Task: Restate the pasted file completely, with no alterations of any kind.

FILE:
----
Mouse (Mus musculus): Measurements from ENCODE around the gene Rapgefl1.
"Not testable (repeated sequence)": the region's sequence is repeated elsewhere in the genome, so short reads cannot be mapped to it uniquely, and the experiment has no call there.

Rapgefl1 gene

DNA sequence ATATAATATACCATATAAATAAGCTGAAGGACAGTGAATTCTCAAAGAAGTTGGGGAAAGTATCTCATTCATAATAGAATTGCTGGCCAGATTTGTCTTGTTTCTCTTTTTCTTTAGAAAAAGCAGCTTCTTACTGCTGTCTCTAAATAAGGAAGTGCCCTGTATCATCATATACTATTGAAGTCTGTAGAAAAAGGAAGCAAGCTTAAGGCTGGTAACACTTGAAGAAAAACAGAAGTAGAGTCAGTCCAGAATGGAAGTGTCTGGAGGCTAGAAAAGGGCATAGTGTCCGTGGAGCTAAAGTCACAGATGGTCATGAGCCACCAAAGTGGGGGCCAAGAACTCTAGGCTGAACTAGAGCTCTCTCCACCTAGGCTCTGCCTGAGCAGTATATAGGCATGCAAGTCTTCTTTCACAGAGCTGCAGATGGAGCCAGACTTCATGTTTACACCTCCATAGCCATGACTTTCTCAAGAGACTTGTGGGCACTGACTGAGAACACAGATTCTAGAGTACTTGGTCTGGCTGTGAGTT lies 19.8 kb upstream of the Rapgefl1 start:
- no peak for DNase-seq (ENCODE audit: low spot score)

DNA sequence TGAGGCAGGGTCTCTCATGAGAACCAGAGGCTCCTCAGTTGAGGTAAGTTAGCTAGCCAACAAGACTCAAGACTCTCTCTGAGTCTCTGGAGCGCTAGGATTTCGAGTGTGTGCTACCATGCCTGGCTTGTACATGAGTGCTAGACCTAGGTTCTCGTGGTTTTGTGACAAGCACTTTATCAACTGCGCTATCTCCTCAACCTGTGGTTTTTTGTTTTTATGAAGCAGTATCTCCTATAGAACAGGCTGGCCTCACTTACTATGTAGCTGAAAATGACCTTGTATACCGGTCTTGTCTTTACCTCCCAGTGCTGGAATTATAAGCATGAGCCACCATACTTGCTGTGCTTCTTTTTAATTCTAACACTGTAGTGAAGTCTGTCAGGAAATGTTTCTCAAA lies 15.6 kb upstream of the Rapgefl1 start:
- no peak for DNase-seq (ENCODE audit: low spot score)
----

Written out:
Mouse (Mus musculus): Measurements from ENCODE around the gene Rapgefl1.
"Not testable (repeated sequence)": the region's sequence is repeated elsewhere in the genome, so short reads cannot be mapped to it uniquely, and the experiment has no call there.

Rapgefl1 gene

DNA sequence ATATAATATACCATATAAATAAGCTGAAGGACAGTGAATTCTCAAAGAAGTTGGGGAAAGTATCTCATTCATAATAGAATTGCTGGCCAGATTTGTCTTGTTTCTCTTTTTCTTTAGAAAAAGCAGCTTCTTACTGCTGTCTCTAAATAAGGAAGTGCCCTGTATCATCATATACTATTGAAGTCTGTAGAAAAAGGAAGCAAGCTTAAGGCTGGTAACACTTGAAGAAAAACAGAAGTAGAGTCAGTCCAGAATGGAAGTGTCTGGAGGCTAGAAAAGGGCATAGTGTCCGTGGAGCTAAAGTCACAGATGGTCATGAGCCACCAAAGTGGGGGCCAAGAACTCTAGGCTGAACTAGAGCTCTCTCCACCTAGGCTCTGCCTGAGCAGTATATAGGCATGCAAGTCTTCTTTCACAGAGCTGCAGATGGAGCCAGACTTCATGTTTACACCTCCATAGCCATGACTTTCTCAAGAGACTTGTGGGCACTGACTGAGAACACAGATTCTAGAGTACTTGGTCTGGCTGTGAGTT lies 19.8 kb upstream of the Rapgefl1 start:
- no peak for DNase-seq (ENCODE audit: low spot score)

DNA sequence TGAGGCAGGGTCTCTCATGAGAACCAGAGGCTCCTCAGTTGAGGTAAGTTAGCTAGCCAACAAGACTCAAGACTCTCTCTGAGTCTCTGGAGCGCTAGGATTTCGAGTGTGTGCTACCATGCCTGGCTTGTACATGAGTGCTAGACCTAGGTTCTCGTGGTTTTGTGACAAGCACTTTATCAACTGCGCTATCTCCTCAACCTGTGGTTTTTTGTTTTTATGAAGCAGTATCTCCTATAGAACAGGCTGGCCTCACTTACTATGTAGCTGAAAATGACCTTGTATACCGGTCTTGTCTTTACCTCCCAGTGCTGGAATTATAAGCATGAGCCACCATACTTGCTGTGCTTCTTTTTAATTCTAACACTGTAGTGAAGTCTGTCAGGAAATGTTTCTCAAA lies 15.6 kb upstream of the Rapgefl1 start:
- no peak for DNase-seq (ENCODE audit: low spot score)